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Caddy and Quentin
Faulkner’s novel, The Sound and the Fury, shows the decline of a well-established and well-known southern aristocratic family. The novel’s main focuses are the moral decay of the Compson family and time (not letting go of the past). Throughout the novel we see how the values of the Compson family, which represents the old south, being erased as time moves on. The Compson’s unwillingness to change with their surroundings and it ultimately destroys their family. In the novel the Compson’s represent the old south. The Compson’s are an old white southern aristocratic family living in Mississippi. Faulkner uses this family to illustrate the old traditions of southern culture and how time was corrupting the morals of the entire south. We see the decay of the south in the novels characters and their actions.
Several times throughout The Sound and the Fury, as in other novels, are scenes in which the family, or parts of it, is sitting down at the dinner table for a meal. In Jason’s section, there is a particular scene in which this occurs. At this point in time, the Compson family consists of Jason, his mother, Quentin and Benjy, and Dilsey and Luster. The scene begins by Jason refusing to eat dinner, or even go to the dinner table, until his mother and Quentin come down to accompany him. This situation clearly shows the stubbornness of Jason’s personality.
Several times Dilsey asks him to just eat by himself, and to forget about the other family members who are obviously too sick or occupied to come down to dinner. Instead, Jason continues to read the paper, refusing to move until the rest of the family has come down to join him. In the same dialogue as above, not only is the trait of stubbornness shown, but also his constant sarcastic, almost brash tone. When Dilsey first tells Jason that dinner is ready, instead of a thank you or any other common words of appreciation, he replies “Is it?. . .Excuse me, I didn’t hear anybody come down.” This clearly shows his sarcastic tone towards all people. Jason is seen as the ‘man of the house’ ever since Mr. Compson died. His mother actually corrects herself when she calls the house her house, instead saying it is Jason’s and that he is the head of it. This is what gives him a lot of his arrogance and haughtiness. His mother is constantly telling him how he is the superior of all the other children and even that he is the head of the house and that it is his. Who wouldn’t acquire such a big ego with the praise he receives from his mother? When Quentin finally sits at the table, Jason immediately starts to rip her apart. In his usual cynical tone he constantly irritates Quentin to the point where she breaks. Jason brings up the situation in which he was chasing Quentin with another man, but instead of actually telling his mother that he was chasing Quentin, he generalizes the story to exclude her. Quentin knows that this story is about her, and that it will get her in trouble, so she is constantly being bothered by the fact that she could get in trouble at any moment Jason decides to mention her name. This is an example of how manipulative and irking Jason is, especially to Quentin, who has a deep hate for Jason. Jason also seems to be a chronic liar, an expected characteristic of such an egotistical jerk. He is constantly lying to his mother about his money usage and where he has been and done throughout the day. He lies to his boss at the hardware store about why he was late and what he has been doing. Not only does he lie to his mother, but also he instills a deep depression into her. He does this because he knows it gives him power and control. He likes the fact that his mother is dependent on him and practically bows down in his presence.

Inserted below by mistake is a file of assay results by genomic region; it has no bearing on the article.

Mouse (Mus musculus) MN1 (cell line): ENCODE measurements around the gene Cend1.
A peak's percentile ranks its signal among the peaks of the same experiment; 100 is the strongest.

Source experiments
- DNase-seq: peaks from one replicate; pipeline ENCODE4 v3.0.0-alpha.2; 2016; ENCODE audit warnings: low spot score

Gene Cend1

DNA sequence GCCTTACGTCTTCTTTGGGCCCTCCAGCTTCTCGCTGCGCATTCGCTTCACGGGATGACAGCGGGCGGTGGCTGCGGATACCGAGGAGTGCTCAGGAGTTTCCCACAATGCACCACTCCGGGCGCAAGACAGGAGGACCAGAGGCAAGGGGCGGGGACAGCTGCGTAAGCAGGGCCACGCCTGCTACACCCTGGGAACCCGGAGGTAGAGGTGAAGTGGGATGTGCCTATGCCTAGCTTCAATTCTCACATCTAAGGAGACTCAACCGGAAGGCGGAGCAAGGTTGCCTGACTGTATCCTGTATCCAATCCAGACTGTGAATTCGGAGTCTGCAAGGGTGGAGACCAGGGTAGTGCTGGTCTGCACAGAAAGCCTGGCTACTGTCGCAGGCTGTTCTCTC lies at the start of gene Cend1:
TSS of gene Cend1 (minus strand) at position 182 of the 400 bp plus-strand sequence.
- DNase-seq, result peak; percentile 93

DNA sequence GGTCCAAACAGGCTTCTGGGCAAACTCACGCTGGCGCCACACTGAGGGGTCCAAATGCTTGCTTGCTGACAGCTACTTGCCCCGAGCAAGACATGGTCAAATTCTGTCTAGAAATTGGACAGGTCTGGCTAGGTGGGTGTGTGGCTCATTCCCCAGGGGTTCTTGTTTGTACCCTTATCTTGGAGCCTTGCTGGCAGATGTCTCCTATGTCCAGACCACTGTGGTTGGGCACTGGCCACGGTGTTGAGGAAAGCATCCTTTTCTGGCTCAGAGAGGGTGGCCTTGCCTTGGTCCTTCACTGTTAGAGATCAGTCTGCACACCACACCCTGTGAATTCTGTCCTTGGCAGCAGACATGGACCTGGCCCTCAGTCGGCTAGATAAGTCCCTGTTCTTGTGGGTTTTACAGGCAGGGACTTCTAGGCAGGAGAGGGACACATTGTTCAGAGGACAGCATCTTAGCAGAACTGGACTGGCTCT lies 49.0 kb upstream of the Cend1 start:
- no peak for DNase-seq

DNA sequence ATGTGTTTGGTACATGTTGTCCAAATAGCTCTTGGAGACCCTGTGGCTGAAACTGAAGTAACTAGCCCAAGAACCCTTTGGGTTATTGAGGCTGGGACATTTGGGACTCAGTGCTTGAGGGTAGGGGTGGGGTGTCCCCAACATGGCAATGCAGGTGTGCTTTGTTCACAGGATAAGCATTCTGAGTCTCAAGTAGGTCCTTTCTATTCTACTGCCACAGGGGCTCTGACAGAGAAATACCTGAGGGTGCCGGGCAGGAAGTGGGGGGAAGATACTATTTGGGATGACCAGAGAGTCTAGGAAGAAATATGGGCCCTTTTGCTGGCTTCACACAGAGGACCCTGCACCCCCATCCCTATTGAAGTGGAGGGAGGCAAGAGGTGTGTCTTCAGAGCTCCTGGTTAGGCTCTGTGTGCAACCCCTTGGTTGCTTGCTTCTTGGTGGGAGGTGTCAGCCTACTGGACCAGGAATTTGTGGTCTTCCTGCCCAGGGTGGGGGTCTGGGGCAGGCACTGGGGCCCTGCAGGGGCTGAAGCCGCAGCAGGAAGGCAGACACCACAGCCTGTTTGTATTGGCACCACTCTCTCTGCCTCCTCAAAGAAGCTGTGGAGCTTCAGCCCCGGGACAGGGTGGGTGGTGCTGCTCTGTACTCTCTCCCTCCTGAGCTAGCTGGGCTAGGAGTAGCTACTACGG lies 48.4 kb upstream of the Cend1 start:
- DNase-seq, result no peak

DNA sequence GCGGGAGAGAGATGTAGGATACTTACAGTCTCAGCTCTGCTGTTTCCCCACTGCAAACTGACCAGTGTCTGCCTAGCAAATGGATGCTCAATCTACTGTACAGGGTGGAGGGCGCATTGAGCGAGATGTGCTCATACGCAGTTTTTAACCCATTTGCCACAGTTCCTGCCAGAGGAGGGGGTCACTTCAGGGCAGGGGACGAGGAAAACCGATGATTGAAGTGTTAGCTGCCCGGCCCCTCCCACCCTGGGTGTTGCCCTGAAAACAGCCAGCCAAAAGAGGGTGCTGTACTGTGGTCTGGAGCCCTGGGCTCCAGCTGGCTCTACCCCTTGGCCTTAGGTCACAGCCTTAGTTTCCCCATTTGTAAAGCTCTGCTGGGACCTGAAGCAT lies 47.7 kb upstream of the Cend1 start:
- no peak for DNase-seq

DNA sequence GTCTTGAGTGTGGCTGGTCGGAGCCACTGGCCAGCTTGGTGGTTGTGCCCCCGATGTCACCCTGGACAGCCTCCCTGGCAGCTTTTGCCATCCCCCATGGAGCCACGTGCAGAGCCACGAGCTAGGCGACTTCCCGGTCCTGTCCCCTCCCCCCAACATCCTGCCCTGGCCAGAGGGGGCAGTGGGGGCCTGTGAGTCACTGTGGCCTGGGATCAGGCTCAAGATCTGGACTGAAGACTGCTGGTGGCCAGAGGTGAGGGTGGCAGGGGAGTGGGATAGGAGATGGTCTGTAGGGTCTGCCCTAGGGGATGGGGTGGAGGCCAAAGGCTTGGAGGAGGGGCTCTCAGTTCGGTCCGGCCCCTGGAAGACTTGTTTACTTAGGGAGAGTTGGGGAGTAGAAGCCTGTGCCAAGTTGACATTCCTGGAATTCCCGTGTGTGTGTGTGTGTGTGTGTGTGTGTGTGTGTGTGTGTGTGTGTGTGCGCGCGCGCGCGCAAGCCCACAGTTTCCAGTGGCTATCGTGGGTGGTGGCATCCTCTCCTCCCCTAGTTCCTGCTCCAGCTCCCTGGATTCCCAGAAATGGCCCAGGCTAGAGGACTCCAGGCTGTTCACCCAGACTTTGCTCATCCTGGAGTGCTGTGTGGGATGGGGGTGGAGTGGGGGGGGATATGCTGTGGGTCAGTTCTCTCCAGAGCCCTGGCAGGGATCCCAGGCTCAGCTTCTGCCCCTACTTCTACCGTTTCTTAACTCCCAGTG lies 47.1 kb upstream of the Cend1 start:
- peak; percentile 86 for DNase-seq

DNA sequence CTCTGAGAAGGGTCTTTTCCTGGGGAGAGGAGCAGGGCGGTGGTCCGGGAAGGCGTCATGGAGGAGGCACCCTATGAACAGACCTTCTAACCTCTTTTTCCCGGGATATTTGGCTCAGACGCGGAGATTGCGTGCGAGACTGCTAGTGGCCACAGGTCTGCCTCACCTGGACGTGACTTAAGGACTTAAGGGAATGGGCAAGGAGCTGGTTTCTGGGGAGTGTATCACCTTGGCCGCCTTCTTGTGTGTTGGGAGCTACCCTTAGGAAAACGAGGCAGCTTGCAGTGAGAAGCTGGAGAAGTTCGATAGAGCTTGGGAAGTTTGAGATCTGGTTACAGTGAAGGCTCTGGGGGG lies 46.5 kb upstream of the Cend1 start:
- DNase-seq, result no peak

At one point in their conversation, he said in his mocking tone “You’ve got Ben to depend on. Cheer up.” Just a couple paragraphs down they start talking about Quentin (Jason’s brother) and Jason replies
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Modernist literature, The Sound and the Fury, Compson family, Compson, Quentin, Jason Voorhees, Jason, That Evening Sun
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